The all-new Porsche 911 GT3 RS is truly a racetrack-ready machine. That doesn’t mean you can’t use it as your daily drive; in all honesty, having a car like this as your daily beater would be just absolutely ridiculous, but definitely a hoot to drive. So, here it is in Malaysia, priced at a cool RM1,750,000, inclusive of a four-year warranty.

When it first came out during the 2015 Geneva International Motor Show, it basically transcended the boundary between what was expected between street-legal sports cars and the expectations of what a racecar should be like. Perhaps the most salient point about the 911 GT3 RS is its Nurburgring lap time of seven minutes and 20 seconds, which basically beat the Carrera GT lap time by a full nine seconds. Staggering stuff, really.

The GT street vehicle has never been closer to its Cup and RSR cousins, both visually and functionally. A car like this is designed to be pushed to the very edge, and its 4.0 litre flat six engine delivers 500 hp and a torque of 460 Nm. It comes with Porsche’s seven-speed dual-clutch Doppelkupplung (PDK) gearbox as standard, and blazes through the 100 km/h mark in 3.3 seconds, and to 200 km/h in 10.9 seconds.


The gear ratios are of course tuned for proper racetrack driving, and a top speed of 310 km/h is on the cards. Its combined NEDC fuel economy is rated at 12.7 litres per 100 km. It has functions such as declutching by ‘paddle neutral’ – which is comparable to pressing the clutch with a conventional manual gearbox and a ‘Pit Speed’ button, which has been customised for pit lane cruising.

The chassis has been tuned for maximum performance with Dynamic Engine mounts and Porsche Active Suspension Management (PASM). Compared to the earlier model, the all-new 911 GT3 RS is 30 mm broader at the rear and 80 mm broader at the front. With rear-axle steering, Porsche Torque Vectoring Plus with fully variable rear axle differential lock, this vehicle exhibits even greater turn-in characteristics and higher cornering speeds.

When it comes to aerodynamics, the GT3 RS embraces motorsports derived technology like no other. The front wheelarch air outlets with 12 slats provide an efficient exit for the air drawn into the wheelarches. This reduces overpressure created by the turning wheels and counters lift, akin to designs found on the RS Spyder. Working in conjunction with the aerodynamically styled front end, the result is extra downforce.

Its wider track, a 100 mm-longer wheelbase and rear-axle steering fitted, the 911 GT3 RS redefines driving once again, with increased agility and performance. At the rear, the 21-inch wheels not only improve the footprint, traction and lateral dynamics, but also provide a slight forward pitch.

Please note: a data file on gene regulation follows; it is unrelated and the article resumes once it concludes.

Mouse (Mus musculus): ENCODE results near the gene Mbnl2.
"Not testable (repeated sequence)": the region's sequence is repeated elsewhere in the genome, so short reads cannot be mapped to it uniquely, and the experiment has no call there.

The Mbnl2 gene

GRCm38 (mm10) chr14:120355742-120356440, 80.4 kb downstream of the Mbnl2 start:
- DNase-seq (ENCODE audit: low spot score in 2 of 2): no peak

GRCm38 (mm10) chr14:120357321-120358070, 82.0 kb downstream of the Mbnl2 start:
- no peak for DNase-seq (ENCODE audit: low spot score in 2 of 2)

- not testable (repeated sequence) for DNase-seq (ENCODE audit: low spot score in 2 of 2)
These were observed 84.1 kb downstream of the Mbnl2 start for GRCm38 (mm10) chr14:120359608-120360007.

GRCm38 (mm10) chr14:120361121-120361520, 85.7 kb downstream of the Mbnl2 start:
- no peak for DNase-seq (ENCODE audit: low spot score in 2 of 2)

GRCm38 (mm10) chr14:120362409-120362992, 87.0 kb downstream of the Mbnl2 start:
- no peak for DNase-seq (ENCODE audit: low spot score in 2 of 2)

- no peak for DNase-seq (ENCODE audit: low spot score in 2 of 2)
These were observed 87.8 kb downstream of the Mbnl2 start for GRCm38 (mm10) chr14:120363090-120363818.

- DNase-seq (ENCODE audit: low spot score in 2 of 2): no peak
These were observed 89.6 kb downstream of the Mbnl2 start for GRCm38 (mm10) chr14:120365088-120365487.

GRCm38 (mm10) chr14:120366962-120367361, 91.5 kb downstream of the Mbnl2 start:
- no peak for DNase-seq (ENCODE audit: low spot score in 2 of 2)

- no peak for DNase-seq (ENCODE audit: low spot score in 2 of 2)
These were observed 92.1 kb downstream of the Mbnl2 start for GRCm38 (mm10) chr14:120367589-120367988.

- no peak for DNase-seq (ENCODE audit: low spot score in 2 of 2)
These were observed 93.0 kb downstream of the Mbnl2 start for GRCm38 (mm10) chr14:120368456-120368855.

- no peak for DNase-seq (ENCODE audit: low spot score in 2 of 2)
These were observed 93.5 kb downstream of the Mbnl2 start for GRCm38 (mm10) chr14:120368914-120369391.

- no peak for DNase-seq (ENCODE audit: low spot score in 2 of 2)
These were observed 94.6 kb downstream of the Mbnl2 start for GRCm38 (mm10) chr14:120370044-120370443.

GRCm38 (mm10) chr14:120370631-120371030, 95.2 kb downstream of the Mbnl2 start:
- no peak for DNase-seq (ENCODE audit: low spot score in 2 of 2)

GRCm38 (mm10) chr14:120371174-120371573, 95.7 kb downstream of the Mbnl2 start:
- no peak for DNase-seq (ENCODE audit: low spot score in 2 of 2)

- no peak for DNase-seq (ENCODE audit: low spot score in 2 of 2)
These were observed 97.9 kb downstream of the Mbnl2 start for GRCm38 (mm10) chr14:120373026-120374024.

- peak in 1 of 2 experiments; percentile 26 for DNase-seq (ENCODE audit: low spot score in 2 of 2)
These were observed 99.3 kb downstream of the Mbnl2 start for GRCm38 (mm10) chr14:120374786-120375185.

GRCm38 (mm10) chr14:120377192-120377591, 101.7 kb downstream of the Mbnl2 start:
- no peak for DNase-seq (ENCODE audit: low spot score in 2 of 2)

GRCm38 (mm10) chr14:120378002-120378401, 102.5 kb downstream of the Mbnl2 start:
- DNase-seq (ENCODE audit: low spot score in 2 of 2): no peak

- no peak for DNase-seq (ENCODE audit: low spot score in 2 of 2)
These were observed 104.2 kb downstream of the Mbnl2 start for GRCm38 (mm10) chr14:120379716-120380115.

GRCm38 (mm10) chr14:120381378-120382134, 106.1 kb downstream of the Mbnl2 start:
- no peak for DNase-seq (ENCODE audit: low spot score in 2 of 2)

The 911 GT3 RS is truly a masterpiece of intelligent lightweight design, and it is 10 kg lighter than the GT3. The lightweight magnesium roof and carbon luggage compartment lid are nice touches. The rear carbon wing with forged aluminium uprights is all about weight reduction.

A 30 cm-wide recess extends centrally over the CRFP bonnet and the magnesium roof – a stylistic reference to the recess on the luggage compartment lid of the classic 911 models with air-cooled engines, and today it identifies the two largest lightweight components of the car.

On the inside, Alcantara elements are liberally utilised, and one key new feature is the full bucket seats, which are based on the carbon bucket seats of the 918 Spyder. Other standard features are the ‘Club Sport Package’ with a bolted-on roll cage behind the front seats, preparation for a battery master switch, and separately provided six-point safety harness for the driver and fire extinguisher with mounting bracket.

More good news for potential buyers of this marvellous car, the Sport Chrono Package comes as standard, which features – in addition to its integrated timers – the Porsche Track Precision app for your smartphone.

The app can be used to have lap times automatically measured via GPS, and to log data on for many driving parameters such as vehicle speed, lateral acceleration as well as acceleration or deceleration in the driving direction. It manages this data and lets the driver share and compare it with other drivers.

The All-New Porsche 911 GT3 RS here in Malaysia